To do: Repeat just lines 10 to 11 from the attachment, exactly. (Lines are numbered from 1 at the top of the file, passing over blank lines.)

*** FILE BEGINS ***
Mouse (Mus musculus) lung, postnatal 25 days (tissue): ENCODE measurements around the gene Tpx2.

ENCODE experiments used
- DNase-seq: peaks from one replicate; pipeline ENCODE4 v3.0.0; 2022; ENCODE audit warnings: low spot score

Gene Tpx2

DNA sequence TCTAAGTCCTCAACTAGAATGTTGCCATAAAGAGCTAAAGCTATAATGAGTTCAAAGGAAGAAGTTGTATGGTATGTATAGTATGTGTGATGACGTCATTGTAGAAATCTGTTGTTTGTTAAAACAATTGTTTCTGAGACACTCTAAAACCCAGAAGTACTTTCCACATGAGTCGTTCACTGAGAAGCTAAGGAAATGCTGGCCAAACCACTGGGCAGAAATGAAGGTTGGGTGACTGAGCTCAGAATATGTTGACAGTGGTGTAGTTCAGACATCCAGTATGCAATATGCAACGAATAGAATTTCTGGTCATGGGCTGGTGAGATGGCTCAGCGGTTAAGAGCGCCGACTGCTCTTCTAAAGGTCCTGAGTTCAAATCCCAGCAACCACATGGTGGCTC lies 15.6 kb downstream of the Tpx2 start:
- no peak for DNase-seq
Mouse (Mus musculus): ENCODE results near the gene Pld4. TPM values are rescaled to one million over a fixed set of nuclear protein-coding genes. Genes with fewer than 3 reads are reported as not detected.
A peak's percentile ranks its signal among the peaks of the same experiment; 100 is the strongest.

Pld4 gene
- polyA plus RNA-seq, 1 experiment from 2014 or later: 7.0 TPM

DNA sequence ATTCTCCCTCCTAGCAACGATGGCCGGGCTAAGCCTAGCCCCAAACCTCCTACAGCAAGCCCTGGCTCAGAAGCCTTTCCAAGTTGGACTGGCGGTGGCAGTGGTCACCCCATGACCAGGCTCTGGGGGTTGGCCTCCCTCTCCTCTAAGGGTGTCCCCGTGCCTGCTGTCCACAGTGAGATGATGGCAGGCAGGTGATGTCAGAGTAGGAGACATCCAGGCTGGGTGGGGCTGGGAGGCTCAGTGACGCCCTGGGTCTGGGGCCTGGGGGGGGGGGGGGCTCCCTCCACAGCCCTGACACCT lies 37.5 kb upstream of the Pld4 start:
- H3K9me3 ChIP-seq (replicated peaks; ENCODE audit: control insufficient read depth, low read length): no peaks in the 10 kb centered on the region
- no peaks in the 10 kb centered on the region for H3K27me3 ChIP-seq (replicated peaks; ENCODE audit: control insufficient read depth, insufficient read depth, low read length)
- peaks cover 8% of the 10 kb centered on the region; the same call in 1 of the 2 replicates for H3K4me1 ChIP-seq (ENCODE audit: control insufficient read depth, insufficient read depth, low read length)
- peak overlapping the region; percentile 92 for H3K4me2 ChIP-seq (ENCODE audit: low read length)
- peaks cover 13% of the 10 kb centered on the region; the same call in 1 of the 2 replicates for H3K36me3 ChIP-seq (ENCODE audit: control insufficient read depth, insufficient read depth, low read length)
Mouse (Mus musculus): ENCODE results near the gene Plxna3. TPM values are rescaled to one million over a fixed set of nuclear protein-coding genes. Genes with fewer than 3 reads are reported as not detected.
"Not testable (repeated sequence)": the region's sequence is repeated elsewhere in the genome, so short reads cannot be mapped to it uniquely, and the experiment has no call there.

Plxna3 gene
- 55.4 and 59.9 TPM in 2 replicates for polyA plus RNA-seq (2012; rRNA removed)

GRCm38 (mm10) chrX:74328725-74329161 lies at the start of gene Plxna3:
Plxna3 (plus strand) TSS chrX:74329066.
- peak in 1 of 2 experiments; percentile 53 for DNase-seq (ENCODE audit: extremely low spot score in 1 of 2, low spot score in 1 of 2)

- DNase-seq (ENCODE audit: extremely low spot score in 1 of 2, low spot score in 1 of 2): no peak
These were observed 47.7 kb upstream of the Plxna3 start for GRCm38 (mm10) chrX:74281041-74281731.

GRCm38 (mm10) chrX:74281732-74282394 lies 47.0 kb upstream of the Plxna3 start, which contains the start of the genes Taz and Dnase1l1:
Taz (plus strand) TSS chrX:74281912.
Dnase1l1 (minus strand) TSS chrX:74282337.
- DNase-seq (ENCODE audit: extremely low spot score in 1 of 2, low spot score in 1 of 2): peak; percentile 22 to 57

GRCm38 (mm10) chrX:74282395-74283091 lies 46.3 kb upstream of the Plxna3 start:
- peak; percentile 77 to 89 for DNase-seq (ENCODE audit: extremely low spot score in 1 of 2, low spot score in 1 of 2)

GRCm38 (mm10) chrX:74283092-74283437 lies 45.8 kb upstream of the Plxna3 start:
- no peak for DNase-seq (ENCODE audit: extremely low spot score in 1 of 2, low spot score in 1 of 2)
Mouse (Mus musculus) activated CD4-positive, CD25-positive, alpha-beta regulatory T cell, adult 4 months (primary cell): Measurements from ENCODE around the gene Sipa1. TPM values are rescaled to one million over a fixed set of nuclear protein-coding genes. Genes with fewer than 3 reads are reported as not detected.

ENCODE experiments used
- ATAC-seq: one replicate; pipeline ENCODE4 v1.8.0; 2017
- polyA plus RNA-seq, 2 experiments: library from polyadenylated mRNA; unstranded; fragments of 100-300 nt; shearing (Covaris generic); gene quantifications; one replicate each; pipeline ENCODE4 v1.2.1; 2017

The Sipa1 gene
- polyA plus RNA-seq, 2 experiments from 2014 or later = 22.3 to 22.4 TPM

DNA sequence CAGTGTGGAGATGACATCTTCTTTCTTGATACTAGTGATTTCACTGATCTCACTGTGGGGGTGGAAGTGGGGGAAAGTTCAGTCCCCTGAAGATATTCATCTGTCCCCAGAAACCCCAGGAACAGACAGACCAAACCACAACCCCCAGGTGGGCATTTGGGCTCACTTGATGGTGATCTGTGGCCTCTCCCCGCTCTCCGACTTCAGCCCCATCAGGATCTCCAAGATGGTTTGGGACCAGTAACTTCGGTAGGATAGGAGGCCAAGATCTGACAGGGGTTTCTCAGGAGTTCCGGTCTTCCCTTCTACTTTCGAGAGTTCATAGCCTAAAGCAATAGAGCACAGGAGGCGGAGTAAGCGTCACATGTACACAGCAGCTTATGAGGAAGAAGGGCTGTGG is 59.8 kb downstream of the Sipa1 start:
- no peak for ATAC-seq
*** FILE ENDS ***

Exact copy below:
- polyA plus RNA-seq, 1 experiment from 2014 or later: 7.0 TPM

DNA sequence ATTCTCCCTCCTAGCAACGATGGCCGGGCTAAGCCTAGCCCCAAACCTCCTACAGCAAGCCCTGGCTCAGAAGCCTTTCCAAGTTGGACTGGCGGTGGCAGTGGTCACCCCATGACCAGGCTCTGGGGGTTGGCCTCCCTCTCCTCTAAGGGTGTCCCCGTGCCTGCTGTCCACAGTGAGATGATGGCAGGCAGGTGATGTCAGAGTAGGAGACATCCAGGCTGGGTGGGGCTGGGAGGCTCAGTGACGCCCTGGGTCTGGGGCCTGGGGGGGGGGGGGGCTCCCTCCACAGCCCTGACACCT lies 37.5 kb upstream of the Pld4 start: